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A Case Study on Suicide

Eric's dad died when Eric was 15. They had been very close, so when his mom remarried about a year later, Eric had a hard time adjusting. His stepdad talked about how much God loved him, but Eric didn't want to hear it... just like he didn't want to hear the stranger in the school assembly say things get better; that suicide isn't any answer. Eric had lived through three years of anger, pain, and emptiness looking for better. It didn't exist.

Drugs and alcohol numbed the pain. Eric remembers: "What really led me into suicide was drugs and alcohol. I never figured I would get to that point. It started when I was probably 10 years old, smoking grapevines in the woods behind our house."

Eric separated himself from reality and from the people who loved him. "There were people in my life that cared about me," Eric said. "The way I wrote to them in my suicide letters was so deep. Why couldn't I go to them and say, 'I am about to kill myself. I need your help'? The world of drugs I was in separated me from my relationship with them."

On Thanksgiving Day, 1990, Eric hit bottom. Already in danger of losing his driver's license, he got another ticket. He was already facing a possible $5,000 fine or 30 days in jail for possession of deer out of season. Also, he could lose his guns, all handed down to him by his father.

As he lay in bed that night, he felt tired. Tired of the pressure. Tired of the anger. Tired of the hurt. Tired of living.

He got out of bed and put on his best clothes. He wrote his will and good-bye letters to his family and friends. He was so angry at his father for dying, he decided to kill himself over his father's grave. Eric sat in the cemetery with his roommate's rifle under his chin. He tried to pull the trigger, but couldn't. He tried again and again. Completely frustrated with himself, he downed a fifth of whiskey. Then he put the rifle under his chin and pulled the trigger.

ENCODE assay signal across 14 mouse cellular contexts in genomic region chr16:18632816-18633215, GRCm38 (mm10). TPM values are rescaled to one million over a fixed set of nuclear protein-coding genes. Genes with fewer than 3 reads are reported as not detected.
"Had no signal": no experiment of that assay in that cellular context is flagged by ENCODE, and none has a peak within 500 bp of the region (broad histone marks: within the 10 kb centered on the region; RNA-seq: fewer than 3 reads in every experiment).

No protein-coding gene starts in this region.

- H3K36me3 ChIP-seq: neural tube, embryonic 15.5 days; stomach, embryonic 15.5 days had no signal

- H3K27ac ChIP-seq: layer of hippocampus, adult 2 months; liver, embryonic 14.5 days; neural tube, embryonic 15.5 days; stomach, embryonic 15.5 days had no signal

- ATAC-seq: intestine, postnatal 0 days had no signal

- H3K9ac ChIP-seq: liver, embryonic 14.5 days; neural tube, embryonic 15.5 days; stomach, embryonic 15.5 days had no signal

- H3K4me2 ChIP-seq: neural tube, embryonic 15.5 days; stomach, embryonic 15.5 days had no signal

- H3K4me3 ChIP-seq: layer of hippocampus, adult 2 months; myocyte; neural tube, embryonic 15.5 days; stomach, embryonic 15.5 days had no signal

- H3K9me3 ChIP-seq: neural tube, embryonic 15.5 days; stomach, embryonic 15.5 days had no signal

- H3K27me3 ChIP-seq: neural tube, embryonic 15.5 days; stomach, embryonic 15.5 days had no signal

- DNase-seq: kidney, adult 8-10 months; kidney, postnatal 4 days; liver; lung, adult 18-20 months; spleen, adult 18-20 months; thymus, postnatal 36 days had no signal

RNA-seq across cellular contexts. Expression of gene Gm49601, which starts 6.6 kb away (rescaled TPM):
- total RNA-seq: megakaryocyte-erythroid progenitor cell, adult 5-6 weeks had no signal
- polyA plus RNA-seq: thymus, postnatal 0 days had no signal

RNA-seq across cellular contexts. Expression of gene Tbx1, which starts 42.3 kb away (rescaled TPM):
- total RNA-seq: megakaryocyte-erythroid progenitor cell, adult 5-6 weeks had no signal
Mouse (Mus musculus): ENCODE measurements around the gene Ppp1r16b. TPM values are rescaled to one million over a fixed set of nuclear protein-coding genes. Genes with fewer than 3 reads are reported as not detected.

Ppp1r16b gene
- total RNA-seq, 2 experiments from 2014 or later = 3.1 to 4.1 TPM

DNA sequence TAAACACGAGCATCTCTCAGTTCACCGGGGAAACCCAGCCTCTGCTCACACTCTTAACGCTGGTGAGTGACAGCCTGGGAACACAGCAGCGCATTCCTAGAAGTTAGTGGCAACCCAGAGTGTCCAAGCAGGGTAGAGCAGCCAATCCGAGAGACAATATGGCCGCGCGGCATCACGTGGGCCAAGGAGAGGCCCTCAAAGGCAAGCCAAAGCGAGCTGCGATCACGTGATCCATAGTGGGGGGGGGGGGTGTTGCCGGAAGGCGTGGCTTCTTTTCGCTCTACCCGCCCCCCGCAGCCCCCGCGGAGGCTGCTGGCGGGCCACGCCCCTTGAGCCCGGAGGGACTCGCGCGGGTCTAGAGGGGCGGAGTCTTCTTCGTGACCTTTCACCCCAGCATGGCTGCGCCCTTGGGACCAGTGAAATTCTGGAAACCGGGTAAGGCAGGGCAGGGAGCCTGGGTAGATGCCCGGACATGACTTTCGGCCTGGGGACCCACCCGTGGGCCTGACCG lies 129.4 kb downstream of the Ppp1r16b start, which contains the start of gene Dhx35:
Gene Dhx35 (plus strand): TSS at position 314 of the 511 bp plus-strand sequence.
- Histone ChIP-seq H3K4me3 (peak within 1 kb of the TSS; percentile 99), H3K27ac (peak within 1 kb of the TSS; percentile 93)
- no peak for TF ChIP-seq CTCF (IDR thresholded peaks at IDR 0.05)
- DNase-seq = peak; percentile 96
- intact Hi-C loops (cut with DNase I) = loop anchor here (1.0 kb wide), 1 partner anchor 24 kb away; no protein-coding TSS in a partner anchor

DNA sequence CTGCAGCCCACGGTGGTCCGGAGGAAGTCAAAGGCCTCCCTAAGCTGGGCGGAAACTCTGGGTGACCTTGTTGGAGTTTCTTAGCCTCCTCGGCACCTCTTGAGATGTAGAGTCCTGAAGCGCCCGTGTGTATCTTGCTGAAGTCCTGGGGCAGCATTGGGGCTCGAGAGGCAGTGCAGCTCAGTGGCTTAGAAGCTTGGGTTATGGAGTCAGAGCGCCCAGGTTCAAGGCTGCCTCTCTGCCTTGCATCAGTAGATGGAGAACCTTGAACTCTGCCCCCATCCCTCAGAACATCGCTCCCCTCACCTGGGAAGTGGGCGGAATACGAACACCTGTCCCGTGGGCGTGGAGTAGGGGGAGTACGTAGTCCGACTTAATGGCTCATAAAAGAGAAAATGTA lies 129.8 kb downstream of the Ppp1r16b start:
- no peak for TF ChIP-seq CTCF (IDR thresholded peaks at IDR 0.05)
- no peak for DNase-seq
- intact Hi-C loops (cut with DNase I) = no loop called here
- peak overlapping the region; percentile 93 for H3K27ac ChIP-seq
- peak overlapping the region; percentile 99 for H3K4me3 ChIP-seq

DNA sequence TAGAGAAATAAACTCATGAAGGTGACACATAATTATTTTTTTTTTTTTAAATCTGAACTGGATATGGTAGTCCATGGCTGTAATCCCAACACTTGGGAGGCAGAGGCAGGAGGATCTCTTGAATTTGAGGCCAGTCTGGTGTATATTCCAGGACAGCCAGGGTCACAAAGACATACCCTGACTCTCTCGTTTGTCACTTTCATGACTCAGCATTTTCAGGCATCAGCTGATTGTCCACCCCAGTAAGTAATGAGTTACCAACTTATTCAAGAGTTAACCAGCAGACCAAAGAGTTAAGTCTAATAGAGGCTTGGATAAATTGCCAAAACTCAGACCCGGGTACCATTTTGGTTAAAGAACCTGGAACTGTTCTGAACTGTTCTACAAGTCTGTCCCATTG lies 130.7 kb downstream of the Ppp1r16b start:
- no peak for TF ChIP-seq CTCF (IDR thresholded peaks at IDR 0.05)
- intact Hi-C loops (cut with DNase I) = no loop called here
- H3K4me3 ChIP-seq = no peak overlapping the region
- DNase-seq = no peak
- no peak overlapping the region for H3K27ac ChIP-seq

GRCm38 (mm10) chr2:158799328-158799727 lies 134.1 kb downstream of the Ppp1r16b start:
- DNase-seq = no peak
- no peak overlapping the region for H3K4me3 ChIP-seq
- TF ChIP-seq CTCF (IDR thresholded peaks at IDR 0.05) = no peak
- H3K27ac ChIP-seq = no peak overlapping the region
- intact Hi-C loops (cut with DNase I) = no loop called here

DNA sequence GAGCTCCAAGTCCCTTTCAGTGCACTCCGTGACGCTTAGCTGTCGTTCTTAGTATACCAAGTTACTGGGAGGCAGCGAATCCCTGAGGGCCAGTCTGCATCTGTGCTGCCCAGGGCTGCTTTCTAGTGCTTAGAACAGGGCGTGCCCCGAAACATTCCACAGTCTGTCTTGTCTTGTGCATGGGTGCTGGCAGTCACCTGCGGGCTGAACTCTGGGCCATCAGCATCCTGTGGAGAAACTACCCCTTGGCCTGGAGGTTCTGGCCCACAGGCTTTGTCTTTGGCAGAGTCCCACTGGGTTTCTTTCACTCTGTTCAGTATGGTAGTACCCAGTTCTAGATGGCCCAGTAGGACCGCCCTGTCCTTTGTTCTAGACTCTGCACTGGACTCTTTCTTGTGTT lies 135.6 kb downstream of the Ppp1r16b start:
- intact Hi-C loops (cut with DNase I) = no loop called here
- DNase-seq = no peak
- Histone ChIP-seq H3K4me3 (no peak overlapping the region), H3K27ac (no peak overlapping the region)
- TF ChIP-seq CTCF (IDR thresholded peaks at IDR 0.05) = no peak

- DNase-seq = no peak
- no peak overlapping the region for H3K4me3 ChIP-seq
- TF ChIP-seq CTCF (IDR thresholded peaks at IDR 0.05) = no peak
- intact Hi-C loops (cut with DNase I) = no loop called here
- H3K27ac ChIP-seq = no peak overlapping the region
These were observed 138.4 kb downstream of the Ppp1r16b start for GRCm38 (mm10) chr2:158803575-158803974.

At 4 a.m. Eric lay in his own blood, unable to move a muscle. He couldn't see, or hear, or yell for help. But he could feel pain.

Was he dead? Was this hell? If he was still alive, would he be left here to bleed to death? Eric had put himself to the test, and now he knew he didn't want to die. It was his senior year. He wanted to live, to find the right answers, a way out of the pain. But he had chosen a highway to nowhere. Was this the end?

Who could he turn to? Who would help him? In that dark moment, Eric remembered the things his stepfather had told him--that God loved him and was always there for him if he'd only ask. For the first time in his life Eric prayed, "God, I need your help."

The police report from that night shows God's intervention. Eric managed to get to his car and pull himself into the driver's seat. The sheriff's department clocked Eric at speeds over 110 m.p.h. as he drove himself to the hospital. The surgeons worked for 17 hours in emergency reconstructive surgery. He went into a coma. A few weeks later, his aunt sat down on his catheter, and he woke up.

Eric was alive, but the exit he had taken meant bumpy roads ahead. When he looked in the mirror for the first time and saw his disfigured reflection, he cried. Yet he somehow knew that God was there, just as He had been in the cemetery. Tears of anguish became tears of joy as Eric realized how God had spared his life. "That was the day I found hope," Eric said.

Eric had to fight to hold on to that hope. Just as his physical recovery was a process, his spiritual and emotional recovery was step by step. Eric says he didn't even accept Jesus as his Savior until a year after God came to his rescue, and even then he struggled.

"It was instant relief and contentment when I first invited Christ into my life," Eric said. "It was instant peace and joy. And for a period of time I gave up the drugs and alcohol. But all I really focused on was the emotional or sensational aspect of Christianity... the way I felt. There wasn't a real foundation there."

Eric knew God loved him. He knew God could save him from anything, even from himself. But he chose the hard way. He still prayed, but he was not committed to God. Eric said, "I needed an anniversary or something to say, "Okay. This is the day I'm gong to change my life."